Drug Abuse Among Doctors: Easy, Tempting, and Not Uncommon

Shelly Reese


January 29, 2014

In This Article

What if Your Colleague Is Abusing Drugs?

Whereas Dr. Myer's colleagues helped him address his problem and seek treatment, many clinicians are reticent to confront colleagues whom they suspect are impaired. In a survey published in JAMA in July 2010, 17% of nearly 1900 responding physicians reported having had direct personal knowledge of an impaired or incompetent physician in their hospital, group, or practice in the 3 preceding years. Of those, one third didn't report the individual. Those who kept silent said they believed someone else was taking care of the problem (19%), didn't think reporting the problem would make a difference (15%), feared retribution (12%), felt it wasn't their responsibility to report (10%), or worried that the physician would be excessively punished (9%).[4]

"We physicians have a sort of thinking in the back of our mind all the time of 'there but for the grace of God go I,'" explains Rebecca Hafner-Fogarty, MD, a primary care physician consultant with Physicians Wellness Services, a company that helps healthcare organizations manage behavioral and performance-related issues, and a member of the Minnesota Board of Medical Practice. "There's also a sense of wanting to respect a colleague's privacy. As more and more physicians become employees of big, often multistate, health systems, there's feeling that 'it's not my job' as an individual physician to report."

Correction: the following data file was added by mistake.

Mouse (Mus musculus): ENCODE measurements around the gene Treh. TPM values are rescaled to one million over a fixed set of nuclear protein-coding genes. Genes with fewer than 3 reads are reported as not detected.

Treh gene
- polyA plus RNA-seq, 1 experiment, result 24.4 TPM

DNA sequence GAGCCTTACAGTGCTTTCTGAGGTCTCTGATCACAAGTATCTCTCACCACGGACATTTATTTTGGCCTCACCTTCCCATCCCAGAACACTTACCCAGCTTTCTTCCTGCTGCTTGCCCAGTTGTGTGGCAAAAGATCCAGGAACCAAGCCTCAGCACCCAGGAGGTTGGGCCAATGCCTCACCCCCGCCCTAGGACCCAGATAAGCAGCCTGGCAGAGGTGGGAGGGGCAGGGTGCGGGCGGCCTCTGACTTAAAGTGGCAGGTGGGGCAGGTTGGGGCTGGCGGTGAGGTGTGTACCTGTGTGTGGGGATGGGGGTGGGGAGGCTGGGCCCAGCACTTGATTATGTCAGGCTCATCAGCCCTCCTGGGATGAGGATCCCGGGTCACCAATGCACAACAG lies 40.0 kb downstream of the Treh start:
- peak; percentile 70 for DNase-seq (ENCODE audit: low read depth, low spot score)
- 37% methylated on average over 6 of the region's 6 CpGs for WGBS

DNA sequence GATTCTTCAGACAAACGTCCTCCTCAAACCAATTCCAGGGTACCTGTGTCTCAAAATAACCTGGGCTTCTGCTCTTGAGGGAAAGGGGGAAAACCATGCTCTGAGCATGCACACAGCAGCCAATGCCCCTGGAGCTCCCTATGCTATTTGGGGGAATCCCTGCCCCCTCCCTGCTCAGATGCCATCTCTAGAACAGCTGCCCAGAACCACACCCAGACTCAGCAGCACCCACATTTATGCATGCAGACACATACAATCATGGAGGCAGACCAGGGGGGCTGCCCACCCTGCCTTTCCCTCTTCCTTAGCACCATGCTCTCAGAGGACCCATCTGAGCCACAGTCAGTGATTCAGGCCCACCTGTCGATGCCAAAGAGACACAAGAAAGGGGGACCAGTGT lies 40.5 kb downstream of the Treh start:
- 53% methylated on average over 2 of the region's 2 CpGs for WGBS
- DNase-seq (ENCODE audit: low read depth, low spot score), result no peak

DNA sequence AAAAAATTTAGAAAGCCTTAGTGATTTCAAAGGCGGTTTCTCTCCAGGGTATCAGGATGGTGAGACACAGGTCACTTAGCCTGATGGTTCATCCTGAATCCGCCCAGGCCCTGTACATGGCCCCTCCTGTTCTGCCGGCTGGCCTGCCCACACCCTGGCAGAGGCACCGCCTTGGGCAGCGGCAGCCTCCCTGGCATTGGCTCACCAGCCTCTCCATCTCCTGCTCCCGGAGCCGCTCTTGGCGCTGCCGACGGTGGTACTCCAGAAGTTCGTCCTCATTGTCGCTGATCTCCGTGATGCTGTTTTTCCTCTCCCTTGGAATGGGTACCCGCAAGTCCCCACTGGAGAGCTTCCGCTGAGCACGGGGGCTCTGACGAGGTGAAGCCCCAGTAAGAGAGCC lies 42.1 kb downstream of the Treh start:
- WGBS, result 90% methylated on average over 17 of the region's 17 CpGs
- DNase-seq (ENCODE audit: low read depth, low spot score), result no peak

Failing to report an impaired colleague, or one who's suspected of being impaired, is neither an act of mercy nor a professional courtesy, Dr. Hafner-Fogarty notes. Physicians have both a legal and an ethical obligation to report colleagues they suspect to be impaired. Those who aren't reported are often left to practice until something happens that ruins their career -- a patient is injured, there's a criminal incident, there's an arrest for DUI -- or worse. In 2010, nearly 60% of drug overdose deaths (22,134) involved pharmaceutical drugs, according to the Centers for Disease Control and Prevention.[5]

Another reason that physicians don't report their colleagues, researcher Lisa Merlo says, is because medical schools fail to educate them about the disease of addiction. Most medical schools include only a lecture or two on addiction, she says. By contrast, the University of Florida requires all third-year students to complete a 2-week rotation in addiction medicine. "Every physician in the United States has to deliver a baby to graduate, but how many of them are ever going to deliver babies in practice?" she asks. "But every doctor is going to see addicted patients."


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